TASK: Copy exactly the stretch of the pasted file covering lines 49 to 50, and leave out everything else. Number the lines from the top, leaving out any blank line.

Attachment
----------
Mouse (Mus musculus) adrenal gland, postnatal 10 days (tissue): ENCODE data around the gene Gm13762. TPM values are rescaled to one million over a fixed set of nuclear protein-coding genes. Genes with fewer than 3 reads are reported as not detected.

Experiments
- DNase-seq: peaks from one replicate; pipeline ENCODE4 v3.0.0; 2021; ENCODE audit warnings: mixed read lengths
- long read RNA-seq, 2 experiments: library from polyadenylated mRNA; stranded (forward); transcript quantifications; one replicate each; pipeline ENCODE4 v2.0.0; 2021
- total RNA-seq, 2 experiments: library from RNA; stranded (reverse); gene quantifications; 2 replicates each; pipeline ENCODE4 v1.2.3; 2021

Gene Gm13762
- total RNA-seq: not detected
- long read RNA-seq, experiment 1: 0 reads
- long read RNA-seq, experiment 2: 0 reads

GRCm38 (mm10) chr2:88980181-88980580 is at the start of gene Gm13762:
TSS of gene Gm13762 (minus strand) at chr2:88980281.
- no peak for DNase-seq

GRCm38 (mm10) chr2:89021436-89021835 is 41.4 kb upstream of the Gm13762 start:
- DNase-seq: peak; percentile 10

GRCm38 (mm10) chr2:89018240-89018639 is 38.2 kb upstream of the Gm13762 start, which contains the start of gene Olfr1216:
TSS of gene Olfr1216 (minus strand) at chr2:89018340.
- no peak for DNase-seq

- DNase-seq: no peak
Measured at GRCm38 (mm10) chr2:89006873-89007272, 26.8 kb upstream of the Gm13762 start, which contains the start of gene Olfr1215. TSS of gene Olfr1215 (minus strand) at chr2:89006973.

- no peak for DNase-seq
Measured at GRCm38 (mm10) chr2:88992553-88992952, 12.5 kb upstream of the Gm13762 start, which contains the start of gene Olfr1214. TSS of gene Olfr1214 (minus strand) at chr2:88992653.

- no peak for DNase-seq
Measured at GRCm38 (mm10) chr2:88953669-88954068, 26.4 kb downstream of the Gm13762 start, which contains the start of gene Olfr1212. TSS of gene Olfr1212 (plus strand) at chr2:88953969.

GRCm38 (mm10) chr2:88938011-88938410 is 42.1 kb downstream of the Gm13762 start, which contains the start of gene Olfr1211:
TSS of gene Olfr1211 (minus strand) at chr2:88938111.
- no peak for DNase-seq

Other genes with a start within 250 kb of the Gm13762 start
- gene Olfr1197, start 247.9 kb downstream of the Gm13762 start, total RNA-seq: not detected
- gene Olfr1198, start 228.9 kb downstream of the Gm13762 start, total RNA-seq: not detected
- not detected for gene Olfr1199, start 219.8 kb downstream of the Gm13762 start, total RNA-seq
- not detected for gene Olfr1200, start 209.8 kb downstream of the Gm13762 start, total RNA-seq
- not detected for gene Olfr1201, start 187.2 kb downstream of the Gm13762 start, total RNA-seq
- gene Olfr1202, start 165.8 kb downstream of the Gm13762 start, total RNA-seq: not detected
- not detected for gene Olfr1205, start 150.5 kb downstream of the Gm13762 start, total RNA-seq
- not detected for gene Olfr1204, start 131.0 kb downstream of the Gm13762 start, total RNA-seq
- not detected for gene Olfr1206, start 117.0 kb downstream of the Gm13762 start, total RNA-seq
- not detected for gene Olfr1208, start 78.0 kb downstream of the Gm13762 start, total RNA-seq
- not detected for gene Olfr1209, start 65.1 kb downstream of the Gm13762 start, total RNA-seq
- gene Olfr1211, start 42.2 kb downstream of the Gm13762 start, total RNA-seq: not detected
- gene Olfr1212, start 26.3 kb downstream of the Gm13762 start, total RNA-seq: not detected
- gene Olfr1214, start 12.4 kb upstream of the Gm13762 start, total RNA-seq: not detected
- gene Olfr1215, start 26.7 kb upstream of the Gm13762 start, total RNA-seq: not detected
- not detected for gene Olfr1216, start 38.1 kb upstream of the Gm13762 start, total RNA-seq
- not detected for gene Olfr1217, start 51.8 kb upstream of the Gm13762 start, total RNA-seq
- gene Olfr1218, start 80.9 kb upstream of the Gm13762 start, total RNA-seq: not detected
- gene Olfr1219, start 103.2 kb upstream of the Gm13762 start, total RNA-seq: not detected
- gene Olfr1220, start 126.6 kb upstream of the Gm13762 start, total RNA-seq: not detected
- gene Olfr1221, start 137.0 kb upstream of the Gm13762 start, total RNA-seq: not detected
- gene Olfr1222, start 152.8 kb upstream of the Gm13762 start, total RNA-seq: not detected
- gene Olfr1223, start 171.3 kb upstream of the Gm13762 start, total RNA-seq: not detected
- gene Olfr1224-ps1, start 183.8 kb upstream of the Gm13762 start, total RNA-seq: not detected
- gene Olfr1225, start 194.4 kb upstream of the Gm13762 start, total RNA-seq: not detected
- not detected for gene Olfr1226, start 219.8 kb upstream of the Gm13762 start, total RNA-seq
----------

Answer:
- gene Olfr1222, start 152.8 kb upstream of the Gm13762 start, total RNA-seq: not detected
- gene Olfr1223, start 171.3 kb upstream of the Gm13762 start, total RNA-seq: not detected